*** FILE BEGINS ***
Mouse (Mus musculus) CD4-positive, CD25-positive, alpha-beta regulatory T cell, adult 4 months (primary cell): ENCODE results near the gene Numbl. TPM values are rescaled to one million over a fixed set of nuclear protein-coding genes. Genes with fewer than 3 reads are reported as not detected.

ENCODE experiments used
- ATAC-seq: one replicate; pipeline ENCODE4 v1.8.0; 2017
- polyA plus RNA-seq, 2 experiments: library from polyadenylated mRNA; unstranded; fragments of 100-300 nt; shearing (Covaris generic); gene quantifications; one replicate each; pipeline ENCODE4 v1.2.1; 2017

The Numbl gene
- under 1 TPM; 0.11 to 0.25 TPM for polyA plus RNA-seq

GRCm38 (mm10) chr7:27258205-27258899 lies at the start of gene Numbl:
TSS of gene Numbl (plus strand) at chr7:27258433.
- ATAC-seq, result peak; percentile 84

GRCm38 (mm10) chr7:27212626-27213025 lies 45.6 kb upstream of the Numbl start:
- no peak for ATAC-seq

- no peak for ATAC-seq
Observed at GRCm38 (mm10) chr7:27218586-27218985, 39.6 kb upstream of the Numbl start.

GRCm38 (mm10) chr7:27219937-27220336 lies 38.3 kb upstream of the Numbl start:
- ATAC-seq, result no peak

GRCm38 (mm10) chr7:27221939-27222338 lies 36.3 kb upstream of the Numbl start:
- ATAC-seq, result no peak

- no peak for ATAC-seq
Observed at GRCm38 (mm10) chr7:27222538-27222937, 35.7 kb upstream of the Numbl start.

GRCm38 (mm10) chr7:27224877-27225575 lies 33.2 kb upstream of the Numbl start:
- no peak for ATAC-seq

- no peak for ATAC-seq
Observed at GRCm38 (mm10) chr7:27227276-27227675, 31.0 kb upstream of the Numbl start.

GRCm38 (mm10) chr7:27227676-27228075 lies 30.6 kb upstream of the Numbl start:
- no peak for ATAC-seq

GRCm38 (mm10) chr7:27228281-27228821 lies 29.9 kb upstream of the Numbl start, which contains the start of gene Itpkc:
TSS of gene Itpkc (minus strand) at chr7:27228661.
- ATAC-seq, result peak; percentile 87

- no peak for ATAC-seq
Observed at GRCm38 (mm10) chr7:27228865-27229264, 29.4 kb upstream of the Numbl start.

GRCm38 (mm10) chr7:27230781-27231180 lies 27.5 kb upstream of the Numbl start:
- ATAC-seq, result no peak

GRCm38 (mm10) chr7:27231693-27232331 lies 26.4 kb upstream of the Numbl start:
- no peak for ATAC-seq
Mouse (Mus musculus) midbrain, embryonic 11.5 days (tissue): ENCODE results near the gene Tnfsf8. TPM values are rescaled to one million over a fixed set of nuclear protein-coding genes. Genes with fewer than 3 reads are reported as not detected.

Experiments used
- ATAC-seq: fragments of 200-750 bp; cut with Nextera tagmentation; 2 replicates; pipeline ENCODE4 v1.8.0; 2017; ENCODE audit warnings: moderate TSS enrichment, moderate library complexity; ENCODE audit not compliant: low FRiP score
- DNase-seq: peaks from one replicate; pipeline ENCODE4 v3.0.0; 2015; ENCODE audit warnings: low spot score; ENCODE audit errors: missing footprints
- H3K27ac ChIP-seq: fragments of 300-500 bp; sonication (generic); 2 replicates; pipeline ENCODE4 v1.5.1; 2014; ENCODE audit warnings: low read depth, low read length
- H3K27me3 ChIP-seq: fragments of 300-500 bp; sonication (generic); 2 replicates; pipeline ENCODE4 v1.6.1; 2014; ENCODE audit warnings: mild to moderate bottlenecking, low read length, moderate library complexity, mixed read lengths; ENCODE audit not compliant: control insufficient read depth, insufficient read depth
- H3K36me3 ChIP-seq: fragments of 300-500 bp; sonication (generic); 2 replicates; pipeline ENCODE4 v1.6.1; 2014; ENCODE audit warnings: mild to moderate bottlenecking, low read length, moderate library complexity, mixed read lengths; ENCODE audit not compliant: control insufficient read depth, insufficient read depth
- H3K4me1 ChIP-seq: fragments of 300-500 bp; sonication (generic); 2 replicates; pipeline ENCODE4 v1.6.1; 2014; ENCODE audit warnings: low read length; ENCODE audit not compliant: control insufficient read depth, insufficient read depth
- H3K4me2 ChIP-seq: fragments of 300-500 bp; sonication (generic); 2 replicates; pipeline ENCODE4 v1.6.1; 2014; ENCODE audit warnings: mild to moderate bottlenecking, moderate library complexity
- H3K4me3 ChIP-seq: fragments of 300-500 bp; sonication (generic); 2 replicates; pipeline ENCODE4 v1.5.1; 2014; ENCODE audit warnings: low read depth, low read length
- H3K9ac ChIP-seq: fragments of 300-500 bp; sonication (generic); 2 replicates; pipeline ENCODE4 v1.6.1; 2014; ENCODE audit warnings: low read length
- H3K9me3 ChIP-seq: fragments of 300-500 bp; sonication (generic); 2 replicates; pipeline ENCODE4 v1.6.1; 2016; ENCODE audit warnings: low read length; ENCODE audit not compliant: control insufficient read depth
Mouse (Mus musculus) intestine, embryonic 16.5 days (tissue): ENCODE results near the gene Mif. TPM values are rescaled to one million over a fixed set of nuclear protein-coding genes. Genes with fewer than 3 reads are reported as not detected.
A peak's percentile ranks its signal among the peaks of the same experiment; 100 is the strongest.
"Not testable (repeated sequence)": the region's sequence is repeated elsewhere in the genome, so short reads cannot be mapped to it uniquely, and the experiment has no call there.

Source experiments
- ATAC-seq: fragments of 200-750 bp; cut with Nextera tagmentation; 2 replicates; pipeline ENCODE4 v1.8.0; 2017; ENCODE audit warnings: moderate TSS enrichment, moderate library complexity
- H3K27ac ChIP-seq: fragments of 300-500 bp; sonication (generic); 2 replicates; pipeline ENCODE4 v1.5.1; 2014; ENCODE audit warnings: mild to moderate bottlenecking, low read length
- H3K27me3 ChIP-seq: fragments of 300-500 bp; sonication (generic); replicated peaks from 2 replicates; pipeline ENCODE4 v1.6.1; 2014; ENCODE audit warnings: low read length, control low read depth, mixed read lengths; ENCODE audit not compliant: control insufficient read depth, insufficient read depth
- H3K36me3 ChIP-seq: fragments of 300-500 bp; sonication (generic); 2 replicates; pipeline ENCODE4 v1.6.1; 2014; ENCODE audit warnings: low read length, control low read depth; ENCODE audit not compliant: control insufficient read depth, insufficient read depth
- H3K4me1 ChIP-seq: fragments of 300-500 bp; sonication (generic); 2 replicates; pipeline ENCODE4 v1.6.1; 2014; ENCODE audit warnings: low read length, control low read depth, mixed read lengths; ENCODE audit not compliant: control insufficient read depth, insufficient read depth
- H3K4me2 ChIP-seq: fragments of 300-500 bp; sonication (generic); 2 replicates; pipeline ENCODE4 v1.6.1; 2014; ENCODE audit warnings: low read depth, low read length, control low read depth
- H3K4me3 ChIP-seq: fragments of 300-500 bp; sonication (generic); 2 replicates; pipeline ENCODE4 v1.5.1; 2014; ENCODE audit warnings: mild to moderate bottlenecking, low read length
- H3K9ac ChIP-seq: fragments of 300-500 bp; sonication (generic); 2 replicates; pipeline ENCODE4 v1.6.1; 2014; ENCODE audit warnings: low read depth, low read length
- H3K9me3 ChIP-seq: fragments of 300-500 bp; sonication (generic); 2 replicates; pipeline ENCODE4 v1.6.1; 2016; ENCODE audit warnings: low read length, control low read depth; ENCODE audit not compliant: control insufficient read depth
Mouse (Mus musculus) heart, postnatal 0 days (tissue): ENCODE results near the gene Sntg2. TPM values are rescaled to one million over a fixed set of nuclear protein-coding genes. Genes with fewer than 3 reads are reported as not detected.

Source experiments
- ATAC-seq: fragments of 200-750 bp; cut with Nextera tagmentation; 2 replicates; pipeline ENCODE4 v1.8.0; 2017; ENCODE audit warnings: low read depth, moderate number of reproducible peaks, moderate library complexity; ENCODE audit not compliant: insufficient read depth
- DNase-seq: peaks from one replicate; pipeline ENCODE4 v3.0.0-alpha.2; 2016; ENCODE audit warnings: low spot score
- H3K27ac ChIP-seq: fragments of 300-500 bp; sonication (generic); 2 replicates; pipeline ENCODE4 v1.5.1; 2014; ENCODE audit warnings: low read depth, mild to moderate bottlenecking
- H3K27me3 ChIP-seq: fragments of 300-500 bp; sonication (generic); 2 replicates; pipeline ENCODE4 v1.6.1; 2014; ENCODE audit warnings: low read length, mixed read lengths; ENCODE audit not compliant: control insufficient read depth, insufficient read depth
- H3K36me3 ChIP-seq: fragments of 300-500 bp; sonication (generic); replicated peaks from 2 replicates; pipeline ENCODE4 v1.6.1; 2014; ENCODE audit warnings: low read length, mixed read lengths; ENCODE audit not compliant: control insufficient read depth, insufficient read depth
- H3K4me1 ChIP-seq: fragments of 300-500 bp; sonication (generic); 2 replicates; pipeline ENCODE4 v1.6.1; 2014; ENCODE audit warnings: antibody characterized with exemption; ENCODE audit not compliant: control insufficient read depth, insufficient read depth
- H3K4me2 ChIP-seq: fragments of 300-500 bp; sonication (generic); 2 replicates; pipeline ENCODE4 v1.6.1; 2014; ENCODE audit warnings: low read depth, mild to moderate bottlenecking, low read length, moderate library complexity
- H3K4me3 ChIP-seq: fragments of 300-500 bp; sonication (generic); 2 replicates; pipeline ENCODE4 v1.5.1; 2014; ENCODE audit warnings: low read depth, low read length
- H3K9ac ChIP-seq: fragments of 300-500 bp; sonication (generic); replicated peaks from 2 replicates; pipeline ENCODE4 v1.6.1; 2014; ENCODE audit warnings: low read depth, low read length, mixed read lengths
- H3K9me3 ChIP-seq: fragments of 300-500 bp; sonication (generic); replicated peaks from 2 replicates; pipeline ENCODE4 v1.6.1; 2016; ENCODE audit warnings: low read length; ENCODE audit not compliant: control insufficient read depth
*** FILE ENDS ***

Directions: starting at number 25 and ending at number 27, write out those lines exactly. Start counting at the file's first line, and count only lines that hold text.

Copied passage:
- no peak for ATAC-seq

GRCm38 (mm10) chr7:27228281-27228821 lies 29.9 kb upstream of the Numbl start, which contains the start of gene Itpkc:
TSS of gene Itpkc (minus strand) at chr7:27228661.